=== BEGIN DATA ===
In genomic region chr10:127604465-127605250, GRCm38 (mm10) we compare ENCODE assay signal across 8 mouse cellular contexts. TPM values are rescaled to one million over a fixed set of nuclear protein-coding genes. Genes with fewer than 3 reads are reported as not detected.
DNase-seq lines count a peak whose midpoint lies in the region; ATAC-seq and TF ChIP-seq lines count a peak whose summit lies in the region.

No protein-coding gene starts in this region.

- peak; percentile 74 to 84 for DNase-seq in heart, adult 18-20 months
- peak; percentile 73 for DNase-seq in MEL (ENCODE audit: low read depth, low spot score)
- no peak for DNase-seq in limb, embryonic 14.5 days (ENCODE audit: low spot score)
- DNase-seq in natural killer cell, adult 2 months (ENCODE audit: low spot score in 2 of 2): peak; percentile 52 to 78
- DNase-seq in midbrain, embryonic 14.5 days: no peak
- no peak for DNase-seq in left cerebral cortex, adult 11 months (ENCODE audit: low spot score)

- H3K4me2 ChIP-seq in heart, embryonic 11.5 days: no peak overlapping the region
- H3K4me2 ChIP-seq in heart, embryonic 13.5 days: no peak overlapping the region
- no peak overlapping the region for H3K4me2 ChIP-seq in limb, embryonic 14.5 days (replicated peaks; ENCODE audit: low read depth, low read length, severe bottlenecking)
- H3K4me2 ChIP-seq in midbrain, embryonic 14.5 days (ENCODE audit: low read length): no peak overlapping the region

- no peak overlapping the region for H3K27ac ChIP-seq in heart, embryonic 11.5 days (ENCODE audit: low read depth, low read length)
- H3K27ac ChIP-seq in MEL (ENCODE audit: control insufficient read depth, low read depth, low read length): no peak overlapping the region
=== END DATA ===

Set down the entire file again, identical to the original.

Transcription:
In genomic region chr10:127604465-127605250, GRCm38 (mm10) we compare ENCODE assay signal across 8 mouse cellular contexts. TPM values are rescaled to one million over a fixed set of nuclear protein-coding genes. Genes with fewer than 3 reads are reported as not detected.
DNase-seq lines count a peak whose midpoint lies in the region; ATAC-seq and TF ChIP-seq lines count a peak whose summit lies in the region.

No protein-coding gene starts in this region.

- peak; percentile 74 to 84 for DNase-seq in heart, adult 18-20 months
- peak; percentile 73 for DNase-seq in MEL (ENCODE audit: low read depth, low spot score)
- no peak for DNase-seq in limb, embryonic 14.5 days (ENCODE audit: low spot score)
- DNase-seq in natural killer cell, adult 2 months (ENCODE audit: low spot score in 2 of 2): peak; percentile 52 to 78
- DNase-seq in midbrain, embryonic 14.5 days: no peak
- no peak for DNase-seq in left cerebral cortex, adult 11 months (ENCODE audit: low spot score)

- H3K4me2 ChIP-seq in heart, embryonic 11.5 days: no peak overlapping the region
- H3K4me2 ChIP-seq in heart, embryonic 13.5 days: no peak overlapping the region
- no peak overlapping the region for H3K4me2 ChIP-seq in limb, embryonic 14.5 days (replicated peaks; ENCODE audit: low read depth, low read length, severe bottlenecking)
- H3K4me2 ChIP-seq in midbrain, embryonic 14.5 days (ENCODE audit: low read length): no peak overlapping the region

- no peak overlapping the region for H3K27ac ChIP-seq in heart, embryonic 11.5 days (ENCODE audit: low read depth, low read length)
- H3K27ac ChIP-seq in MEL (ENCODE audit: control insufficient read depth, low read depth, low read length): no peak overlapping the region